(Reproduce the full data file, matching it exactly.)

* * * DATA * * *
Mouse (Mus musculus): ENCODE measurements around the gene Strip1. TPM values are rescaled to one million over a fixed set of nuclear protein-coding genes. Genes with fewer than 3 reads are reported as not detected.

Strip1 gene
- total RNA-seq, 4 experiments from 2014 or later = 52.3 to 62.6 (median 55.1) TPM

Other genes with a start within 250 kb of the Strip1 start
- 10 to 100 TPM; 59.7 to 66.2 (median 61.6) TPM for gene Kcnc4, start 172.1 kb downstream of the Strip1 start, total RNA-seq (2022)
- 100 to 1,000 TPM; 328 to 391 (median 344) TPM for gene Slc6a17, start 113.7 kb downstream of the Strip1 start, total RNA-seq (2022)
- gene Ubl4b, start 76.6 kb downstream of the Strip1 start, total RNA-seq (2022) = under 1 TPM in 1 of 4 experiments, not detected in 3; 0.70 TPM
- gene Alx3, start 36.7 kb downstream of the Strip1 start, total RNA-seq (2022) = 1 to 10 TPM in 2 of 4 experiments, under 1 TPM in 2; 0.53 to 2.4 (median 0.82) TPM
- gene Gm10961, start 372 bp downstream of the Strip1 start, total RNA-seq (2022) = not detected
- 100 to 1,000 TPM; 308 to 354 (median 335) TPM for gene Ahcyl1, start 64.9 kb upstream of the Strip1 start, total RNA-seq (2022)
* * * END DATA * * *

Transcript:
Mouse (Mus musculus): ENCODE measurements around the gene Strip1. TPM values are rescaled to one million over a fixed set of nuclear protein-coding genes. Genes with fewer than 3 reads are reported as not detected.

Strip1 gene
- total RNA-seq, 4 experiments from 2014 or later = 52.3 to 62.6 (median 55.1) TPM

Other genes with a start within 250 kb of the Strip1 start
- 10 to 100 TPM; 59.7 to 66.2 (median 61.6) TPM for gene Kcnc4, start 172.1 kb downstream of the Strip1 start, total RNA-seq (2022)
- 100 to 1,000 TPM; 328 to 391 (median 344) TPM for gene Slc6a17, start 113.7 kb downstream of the Strip1 start, total RNA-seq (2022)
- gene Ubl4b, start 76.6 kb downstream of the Strip1 start, total RNA-seq (2022) = under 1 TPM in 1 of 4 experiments, not detected in 3; 0.70 TPM
- gene Alx3, start 36.7 kb downstream of the Strip1 start, total RNA-seq (2022) = 1 to 10 TPM in 2 of 4 experiments, under 1 TPM in 2; 0.53 to 2.4 (median 0.82) TPM
- gene Gm10961, start 372 bp downstream of the Strip1 start, total RNA-seq (2022) = not detected
- 100 to 1,000 TPM; 308 to 354 (median 335) TPM for gene Ahcyl1, start 64.9 kb upstream of the Strip1 start, total RNA-seq (2022)